ACRYLAMIDE
1220 
Gabe Mirkin, M.D.

 
Research in four countries is suggesting that French fries and
potato chips may be a leading cause of cancer in the Western 
world. Scientists at the meeting of the World Health Organization 
and the United Nations Food and Agricultural Organization are 
very concerned about the very high levels of acrylamide in the 
food supply. Acrylamide is a chemical used in the manufacture of 
plastics. It was first discovered to be present in certain foods 
cooked at high temperatures as the result of work announced in 
Sweden in April 2002. 

The World Health Organization (WHO) and the United Nations Food 
and Agriculture Organization (FAO) have concluded that acrylamide 
causes cancer in laboratory animals, but there are no studies of 
the relationship between acrylamide and cancer in humans. However, 
solid research shows that acrylamide can cause nerve damage in 
humans, such as loss of feeling, loss muscle control and tingling. 

The Swedish research and subsequent studies in Norway, 
Switzerland, the United Kingdom and the United States, have 
found that acrylamide levels in certain starch-based foods, 
such as potato chips, french fries, cookies, cereals and bread, 
were well above the level given in the World Health 
Organization's Guideline Values for Drinking Water Quality. Potato 
chips contain 500 times the maximum allowable amounts of 
acrylamide, and French fries sold in fast food chains contain 
more than 100 times the maximal allowable amounts. Tortilla chips, 
breakfast cereals, breads, cookies, crackers, and other bakery 
products contain smaller but significant amounts of acrylamide. 

Acrylamide belongs to a class of chemicals that form advanced 
glycation end products, also known by their first letters as AGEs. 
They are a group of molecules that are formed when sugar attaches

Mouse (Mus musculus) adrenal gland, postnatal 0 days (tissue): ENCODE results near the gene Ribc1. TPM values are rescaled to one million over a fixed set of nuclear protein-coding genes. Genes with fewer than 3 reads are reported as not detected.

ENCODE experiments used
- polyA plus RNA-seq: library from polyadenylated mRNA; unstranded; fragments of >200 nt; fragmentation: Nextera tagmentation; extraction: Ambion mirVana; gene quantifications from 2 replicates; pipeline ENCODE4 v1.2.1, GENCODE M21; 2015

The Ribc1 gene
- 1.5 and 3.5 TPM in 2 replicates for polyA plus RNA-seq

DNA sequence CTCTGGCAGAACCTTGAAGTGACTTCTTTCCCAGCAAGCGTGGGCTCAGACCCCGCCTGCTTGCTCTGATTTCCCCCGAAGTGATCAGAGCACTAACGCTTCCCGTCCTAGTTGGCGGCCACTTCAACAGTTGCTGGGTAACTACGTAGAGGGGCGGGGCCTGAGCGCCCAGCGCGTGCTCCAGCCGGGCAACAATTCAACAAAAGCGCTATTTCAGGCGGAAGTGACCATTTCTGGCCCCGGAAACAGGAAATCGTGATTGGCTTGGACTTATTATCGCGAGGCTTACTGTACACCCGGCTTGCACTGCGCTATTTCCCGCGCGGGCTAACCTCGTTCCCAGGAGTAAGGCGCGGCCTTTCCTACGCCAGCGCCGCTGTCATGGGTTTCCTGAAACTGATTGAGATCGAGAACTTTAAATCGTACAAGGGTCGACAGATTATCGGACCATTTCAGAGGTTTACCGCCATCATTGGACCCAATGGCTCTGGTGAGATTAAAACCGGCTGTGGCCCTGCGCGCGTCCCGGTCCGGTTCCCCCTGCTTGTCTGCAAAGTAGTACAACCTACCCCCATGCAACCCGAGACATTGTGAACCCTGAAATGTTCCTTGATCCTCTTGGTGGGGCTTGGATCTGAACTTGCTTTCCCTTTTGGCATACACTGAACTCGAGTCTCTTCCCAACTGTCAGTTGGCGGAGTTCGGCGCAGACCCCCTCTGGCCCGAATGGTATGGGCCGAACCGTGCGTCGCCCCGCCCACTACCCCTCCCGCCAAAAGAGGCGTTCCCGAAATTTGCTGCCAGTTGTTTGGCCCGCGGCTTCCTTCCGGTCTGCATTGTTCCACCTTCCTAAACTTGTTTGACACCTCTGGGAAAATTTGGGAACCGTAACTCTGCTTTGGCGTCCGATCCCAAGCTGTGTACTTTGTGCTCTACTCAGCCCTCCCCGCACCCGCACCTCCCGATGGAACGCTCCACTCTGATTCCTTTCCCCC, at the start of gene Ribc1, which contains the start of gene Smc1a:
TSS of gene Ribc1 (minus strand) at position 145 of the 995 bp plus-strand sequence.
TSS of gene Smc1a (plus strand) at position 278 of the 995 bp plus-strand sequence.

on protein when starchy foods such as potatoes and grains are 
cooked in the absence of water at very high temperatures. They do 
not form when food is cooked in water, and the higher the cooking 
temperature, the more acrylamide is formed. 

Diabetics form advanced glycation products in their bodies because 
high blood sugar levels cause sugar to stick on the protein in cell 
membranes to form AGES, and it is these AGEs that cause the 
horrible side effects of diabetes, such as blindness, deafness, 
heart attacks, strokes and kidney damage. AGEs can damage every 
tissue in the body. HBA1C, the blood test doctors use to measure 
control of diabetes, actually measures this sugar bound to the 
protein on a person's cells. AGEs may also cause cancers, aging of 
tissues, and arteriosclerosis by raising cholesterol and causing 
clotting and are associated with loss of kidney function, 
Alzheimer's disease, thinning and wrinkling of skin and cataracts.

Exciting research from the University of Reading in England may 
eventually allow us to eat French fires and potato chips without 
being harmed by acrylamides (4). Deep frying at high temperature 
causes sugar in potatoes to stick to protein to form acrylamides. 
Donald Mottram showed that asparagine, only one of the 21 amino 
acids that form protein in humans, sticks to sugar. If this is true, 
it may be relatively simple to finding and use strains of potato 
with a low asparagine content, or genetically engineer potatoes or 
wheat that lacks asparagine. Then foods could be made from them 
that did not have asparagine available to form acrylamide. 

Cooking with water prevents sugars from binding to proteins to form 
these poisonous chemicals. Since steamed and boiled vegetables, 
whole grains, beans and fruits are cooked with water, they do not 
contain significant amounts of advanced glycation products. This is 
another reason that you should eat your fruits, vegetables, whole 
grains and beans -- raw or cooked with water. We no longer recommend 
eating potato chips or French fries as a source of salt when you 
exercise, and we will avoid eating them ourselves. 




1) Margareta Tomquist, Stockholm University , pres conference, 
4/25/02. 

2) Helen Vlassara, at the Picower Institute for Medical Research 
in Manhasset, N.Y. presented to the annual meeting of the American 
Diabetes Association in San Francisco June, 1996. 

3) Raj, D Choudhury, TC Welbourne, , Levi. Advanced glycation end 
products: A nephrologist's perspective. American Journal of Kidney 
Diseases, 2000, Vol 35, Iss 3, pp 365-380.

4) Nature, Vol 419, pp 448-449

Checked 5/3/07

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